Logged
Ellis Vener
Sr. Member
****
Offline Offline

Posts: 1766



WWW
« Reply #14 on: July 31, 2012, 07:50:33 PM »
ReplyReply

Touched a nerve?

Except for speed and the ability to fine-tune the system (or, put a band-aid on the technology) PDAF still has PDAF's weaknesses especially being limited to focus "points".

I certainly seemed to have touched one of yours!   But you are right: except for speed, accuracy, a massive increase in the number of AF points - including a multiplication of the number of cross -sensor AF points spread over a wider area, along with integration of  information from the RGB pixels in the metering system to aid in more accurate predictions of  subject direction and speed , and greatly increased light sensitivity , and the ability of a photographer to fine tune AF performance of specific individual lenses with a specific body there have been no real changes to speak of between 1990s state of the art autofocus technology and 2012 state of the art  autofocus technology. None at all.  Wink

Being able to fine tune a lenses AF performance to a specific body is hardly putting a "band aid on the technology". Cinematographers and camera crews  have been able to fine tune individual  cine lens to specific camera bodies to get optimal performance out of those pairings for decades. And in practice this is no different than tuning a guitar , violin or piano
Logged

Ellis Vener
http://www.ellisvener.com
Creating photographs for advertising, corporate and industrial clients since 1984.
wildlightphoto
Sr. Member
****
Offline Offline

Posts: 619


« Reply #15 on: July 31, 2012, 07:58:57 PM »
ReplyReply

I certainly seemed to have touched one of yours!

Nope.  Just offering an alternative to conventional wisdom.

Isn't speedy AF what wildlife and bird shooters want?

That's the conventional approach, but we're not all the same.

manual focus for all of these photos:








I like being able to focus anywhere on the viewscreen no matter what the lens aperture is.  Often the bird is in a part of the image area that isn't covered by focussing points (or ones that will function at the lens' aperture).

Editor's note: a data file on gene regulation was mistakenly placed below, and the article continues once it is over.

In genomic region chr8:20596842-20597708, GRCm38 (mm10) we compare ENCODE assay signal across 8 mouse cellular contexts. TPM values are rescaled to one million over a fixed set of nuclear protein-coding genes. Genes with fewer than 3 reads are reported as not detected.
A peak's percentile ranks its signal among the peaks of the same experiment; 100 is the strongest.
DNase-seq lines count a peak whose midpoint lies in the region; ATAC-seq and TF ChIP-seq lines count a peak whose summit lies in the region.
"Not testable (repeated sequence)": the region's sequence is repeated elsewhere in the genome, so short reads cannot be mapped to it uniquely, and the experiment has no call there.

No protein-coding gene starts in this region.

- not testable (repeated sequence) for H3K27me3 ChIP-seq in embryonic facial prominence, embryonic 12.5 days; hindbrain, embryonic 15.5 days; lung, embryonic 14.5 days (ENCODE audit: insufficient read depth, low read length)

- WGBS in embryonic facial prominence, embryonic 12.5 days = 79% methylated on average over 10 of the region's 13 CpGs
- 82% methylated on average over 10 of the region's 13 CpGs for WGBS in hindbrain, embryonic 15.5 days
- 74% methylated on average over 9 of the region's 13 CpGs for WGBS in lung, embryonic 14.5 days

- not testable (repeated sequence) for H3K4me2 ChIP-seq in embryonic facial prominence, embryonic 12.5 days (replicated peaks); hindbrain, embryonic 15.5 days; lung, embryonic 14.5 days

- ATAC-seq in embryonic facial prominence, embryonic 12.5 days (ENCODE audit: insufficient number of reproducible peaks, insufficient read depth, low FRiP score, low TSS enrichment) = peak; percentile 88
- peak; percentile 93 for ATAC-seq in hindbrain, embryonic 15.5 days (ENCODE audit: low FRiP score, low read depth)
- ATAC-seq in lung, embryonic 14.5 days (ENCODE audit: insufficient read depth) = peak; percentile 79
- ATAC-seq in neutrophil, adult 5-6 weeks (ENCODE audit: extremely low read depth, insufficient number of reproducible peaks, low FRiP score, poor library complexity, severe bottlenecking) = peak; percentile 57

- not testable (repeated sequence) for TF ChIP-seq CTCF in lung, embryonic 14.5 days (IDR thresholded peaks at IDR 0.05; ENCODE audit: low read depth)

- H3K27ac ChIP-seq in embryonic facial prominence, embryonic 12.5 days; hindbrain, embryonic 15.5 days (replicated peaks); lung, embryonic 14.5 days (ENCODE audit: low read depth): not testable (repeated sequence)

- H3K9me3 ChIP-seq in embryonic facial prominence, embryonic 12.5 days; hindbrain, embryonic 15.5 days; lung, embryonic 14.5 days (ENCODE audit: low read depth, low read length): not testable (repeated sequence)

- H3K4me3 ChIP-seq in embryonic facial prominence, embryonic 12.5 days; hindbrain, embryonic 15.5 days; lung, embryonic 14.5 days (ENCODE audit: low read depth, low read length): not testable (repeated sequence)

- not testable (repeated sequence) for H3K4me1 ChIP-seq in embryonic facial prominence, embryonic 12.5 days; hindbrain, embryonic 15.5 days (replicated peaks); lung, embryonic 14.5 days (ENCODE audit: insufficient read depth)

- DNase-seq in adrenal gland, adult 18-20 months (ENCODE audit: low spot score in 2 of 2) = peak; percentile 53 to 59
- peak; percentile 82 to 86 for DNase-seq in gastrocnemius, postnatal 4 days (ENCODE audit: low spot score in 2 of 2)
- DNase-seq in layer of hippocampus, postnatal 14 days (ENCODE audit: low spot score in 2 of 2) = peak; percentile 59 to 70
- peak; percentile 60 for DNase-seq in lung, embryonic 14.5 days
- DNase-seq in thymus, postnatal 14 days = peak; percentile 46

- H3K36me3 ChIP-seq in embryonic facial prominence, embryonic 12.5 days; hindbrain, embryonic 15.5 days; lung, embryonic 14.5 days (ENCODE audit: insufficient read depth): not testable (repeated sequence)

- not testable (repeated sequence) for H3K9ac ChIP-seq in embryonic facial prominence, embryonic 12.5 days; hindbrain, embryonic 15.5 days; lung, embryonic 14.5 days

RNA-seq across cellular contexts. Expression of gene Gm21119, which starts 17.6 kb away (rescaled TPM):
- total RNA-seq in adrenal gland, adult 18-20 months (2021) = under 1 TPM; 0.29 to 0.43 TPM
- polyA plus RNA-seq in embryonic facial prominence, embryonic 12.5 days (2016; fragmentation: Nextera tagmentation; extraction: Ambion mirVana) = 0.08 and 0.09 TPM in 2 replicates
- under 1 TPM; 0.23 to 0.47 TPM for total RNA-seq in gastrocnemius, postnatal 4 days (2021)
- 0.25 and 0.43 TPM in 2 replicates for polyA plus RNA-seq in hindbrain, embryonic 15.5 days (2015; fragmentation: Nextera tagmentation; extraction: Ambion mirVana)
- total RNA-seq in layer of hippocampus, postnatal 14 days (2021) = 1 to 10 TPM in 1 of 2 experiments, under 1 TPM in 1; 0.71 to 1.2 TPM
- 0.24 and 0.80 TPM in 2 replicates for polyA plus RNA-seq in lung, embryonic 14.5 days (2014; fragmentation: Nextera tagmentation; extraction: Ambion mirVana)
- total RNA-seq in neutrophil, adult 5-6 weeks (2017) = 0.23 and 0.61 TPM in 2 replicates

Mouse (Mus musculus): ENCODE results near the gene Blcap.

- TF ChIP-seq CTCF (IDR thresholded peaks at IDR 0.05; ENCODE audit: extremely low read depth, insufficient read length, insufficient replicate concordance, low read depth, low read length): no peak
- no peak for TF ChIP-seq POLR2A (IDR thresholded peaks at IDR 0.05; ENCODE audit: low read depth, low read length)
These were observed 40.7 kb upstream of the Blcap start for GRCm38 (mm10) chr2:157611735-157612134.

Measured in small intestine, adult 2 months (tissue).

Being able to fine tune a lenses AF performance to a specific body is hardly putting a "band aid on the technology".

Speed improvements in CDAF will eventually make people wonder why we ever tolerated PDAF and the micro-adjust band-aid.
« Last Edit: July 31, 2012, 08:01:52 PM by telyt » Logged
Colorado David
Sr. Member
****
Offline Offline

Posts: 587



« Reply #16 on: July 31, 2012, 11:20:09 PM »
ReplyReply

The Nikon 200-400 f4 VR is a truly wonderful wildlife lens.
Logged

ErikKaffehr
Sr. Member
****
Offline Offline

Posts: 7333


WWW
« Reply #17 on: July 31, 2012, 11:59:54 PM »
ReplyReply

Hi,

I would just add that a professional level APS-C crop camera like the 7D may also be an option. It will have a tighter crop or better angular resolution for a given lens.

Best regards
Erik

Isn't speedy AF what wildlife and bird shooters want? H, yes, particularly for birds in flight! Anyway, speedy AF is a major consideration in your lens/camera setup. Teleconverters are said to reduce AF speed. I wouldn't know from personal experience, as I shoot BIF with a bare 400mm f/5.6 lens and consumer Canon body (60D). Using the 1.4x TC means I lose autofocus, so the TC comes out only when I am focusing on nests, relatively quiet perched birds, etc..
Logged

ErikKaffehr
Sr. Member
****
Offline Offline

Posts: 7333


WWW
« Reply #18 on: August 01, 2012, 12:03:31 AM »
ReplyReply

Hi,


Well yes, but not everyone is capable of focusing on birds in flight by hand. It is well possible that the technique can be learned, though.

Another factor is that AF systems are getting better. The third factor is that AF lenses may not be the easiest ones to focus manually.

Best regards
Erik

be careful what you wish for:
http://leica-users.org/v29/msg06594.html
Logged

lfeagan
Full Member
***
Offline Offline

Posts: 208



« Reply #19 on: August 01, 2012, 12:10:08 AM »
ReplyReply

The Nikon 200-400 f4 VR is a truly wonderful wildlife lens.

True. For reference, this lens weighs 7.4 lbs (3.3 kg). Not particularly light.

One thing that you might want to include in your decision matrix is the alternatives for a second, less-expensive full-frame body from each company. With Canon it would be the 5D Mark III. With Nikon it would be the D800E. While both are great bodies, they have different strengths and weaknesses. I would assume that in addition to spectacular wildlife, the scenery is pretty wonderful. I believe that a D4+D800E combo yields a more diverse set of capabilities than 1D X + 5D Mark III. Hopefully no one flames me for that statement. Please note that I didn't say "better".  Roll Eyes
Logged

Lance

Nikon: D700, D800E, PC-E 24mm f/3.5D ED, PC-E 45mm f/2.8D ED, PC-E 85mm f/2.8D, 50mm f/1.4G, 14-24 f/2.8G ED, 24-70 f/2.8G ED, 70-200 f/2.8G ED VR II, 400mm f/2.8G ED VR
Fuji: X-Pro 1, 14mm f/2.8, 18mm f/2.0, 35mm f/1.4
Pages: [1] 2 3 »   Top of Page
Print
Jump to:  

Ad
Ad
Ad